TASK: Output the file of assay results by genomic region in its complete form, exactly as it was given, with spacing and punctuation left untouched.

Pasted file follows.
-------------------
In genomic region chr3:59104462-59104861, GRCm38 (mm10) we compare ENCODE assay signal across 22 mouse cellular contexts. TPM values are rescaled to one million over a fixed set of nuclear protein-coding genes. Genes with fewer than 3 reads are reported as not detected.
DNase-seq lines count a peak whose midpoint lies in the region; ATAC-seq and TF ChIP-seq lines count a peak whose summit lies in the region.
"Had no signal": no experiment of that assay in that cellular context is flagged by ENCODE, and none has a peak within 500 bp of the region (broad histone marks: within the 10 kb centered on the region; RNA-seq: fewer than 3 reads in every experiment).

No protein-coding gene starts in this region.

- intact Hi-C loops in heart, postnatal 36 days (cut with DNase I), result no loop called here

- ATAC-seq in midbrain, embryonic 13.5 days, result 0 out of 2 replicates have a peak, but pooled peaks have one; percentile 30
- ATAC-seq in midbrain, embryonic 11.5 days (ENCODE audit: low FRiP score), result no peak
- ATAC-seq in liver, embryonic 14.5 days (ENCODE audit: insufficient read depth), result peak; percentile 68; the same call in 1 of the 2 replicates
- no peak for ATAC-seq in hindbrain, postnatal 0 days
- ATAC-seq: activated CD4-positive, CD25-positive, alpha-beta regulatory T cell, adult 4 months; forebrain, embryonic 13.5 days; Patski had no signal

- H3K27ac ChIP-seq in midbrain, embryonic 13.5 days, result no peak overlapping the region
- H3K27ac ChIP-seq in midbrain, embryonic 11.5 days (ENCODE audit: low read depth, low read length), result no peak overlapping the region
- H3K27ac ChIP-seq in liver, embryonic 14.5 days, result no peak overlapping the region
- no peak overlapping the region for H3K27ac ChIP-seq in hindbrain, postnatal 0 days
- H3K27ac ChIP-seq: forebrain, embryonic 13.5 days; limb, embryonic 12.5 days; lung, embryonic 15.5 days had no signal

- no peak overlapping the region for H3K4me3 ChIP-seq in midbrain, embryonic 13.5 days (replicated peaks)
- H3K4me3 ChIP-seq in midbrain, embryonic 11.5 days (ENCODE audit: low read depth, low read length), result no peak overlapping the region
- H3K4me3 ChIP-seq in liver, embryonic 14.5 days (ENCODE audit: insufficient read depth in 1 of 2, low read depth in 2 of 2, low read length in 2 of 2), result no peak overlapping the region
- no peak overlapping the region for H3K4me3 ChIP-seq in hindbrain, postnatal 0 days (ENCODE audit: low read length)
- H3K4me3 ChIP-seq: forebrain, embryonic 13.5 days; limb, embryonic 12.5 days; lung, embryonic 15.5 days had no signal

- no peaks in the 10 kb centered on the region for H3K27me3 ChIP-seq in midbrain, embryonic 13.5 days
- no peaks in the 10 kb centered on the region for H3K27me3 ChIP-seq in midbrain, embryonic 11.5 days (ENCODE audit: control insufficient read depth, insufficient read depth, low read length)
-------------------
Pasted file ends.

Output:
In genomic region chr3:59104462-59104861, GRCm38 (mm10) we compare ENCODE assay signal across 22 mouse cellular contexts. TPM values are rescaled to one million over a fixed set of nuclear protein-coding genes. Genes with fewer than 3 reads are reported as not detected.
DNase-seq lines count a peak whose midpoint lies in the region; ATAC-seq and TF ChIP-seq lines count a peak whose summit lies in the region.
"Had no signal": no experiment of that assay in that cellular context is flagged by ENCODE, and none has a peak within 500 bp of the region (broad histone marks: within the 10 kb centered on the region; RNA-seq: fewer than 3 reads in every experiment).

No protein-coding gene starts in this region.

- intact Hi-C loops in heart, postnatal 36 days (cut with DNase I), result no loop called here

- ATAC-seq in midbrain, embryonic 13.5 days, result 0 out of 2 replicates have a peak, but pooled peaks have one; percentile 30
- ATAC-seq in midbrain, embryonic 11.5 days (ENCODE audit: low FRiP score), result no peak
- ATAC-seq in liver, embryonic 14.5 days (ENCODE audit: insufficient read depth), result peak; percentile 68; the same call in 1 of the 2 replicates
- no peak for ATAC-seq in hindbrain, postnatal 0 days
- ATAC-seq: activated CD4-positive, CD25-positive, alpha-beta regulatory T cell, adult 4 months; forebrain, embryonic 13.5 days; Patski had no signal

- H3K27ac ChIP-seq in midbrain, embryonic 13.5 days, result no peak overlapping the region
- H3K27ac ChIP-seq in midbrain, embryonic 11.5 days (ENCODE audit: low read depth, low read length), result no peak overlapping the region
- H3K27ac ChIP-seq in liver, embryonic 14.5 days, result no peak overlapping the region
- no peak overlapping the region for H3K27ac ChIP-seq in hindbrain, postnatal 0 days
- H3K27ac ChIP-seq: forebrain, embryonic 13.5 days; limb, embryonic 12.5 days; lung, embryonic 15.5 days had no signal

- no peak overlapping the region for H3K4me3 ChIP-seq in midbrain, embryonic 13.5 days (replicated peaks)
- H3K4me3 ChIP-seq in midbrain, embryonic 11.5 days (ENCODE audit: low read depth, low read length), result no peak overlapping the region
- H3K4me3 ChIP-seq in liver, embryonic 14.5 days (ENCODE audit: insufficient read depth in 1 of 2, low read depth in 2 of 2, low read length in 2 of 2), result no peak overlapping the region
- no peak overlapping the region for H3K4me3 ChIP-seq in hindbrain, postnatal 0 days (ENCODE audit: low read length)
- H3K4me3 ChIP-seq: forebrain, embryonic 13.5 days; limb, embryonic 12.5 days; lung, embryonic 15.5 days had no signal

- no peaks in the 10 kb centered on the region for H3K27me3 ChIP-seq in midbrain, embryonic 13.5 days
- no peaks in the 10 kb centered on the region for H3K27me3 ChIP-seq in midbrain, embryonic 11.5 days (ENCODE audit: control insufficient read depth, insufficient read depth, low read length)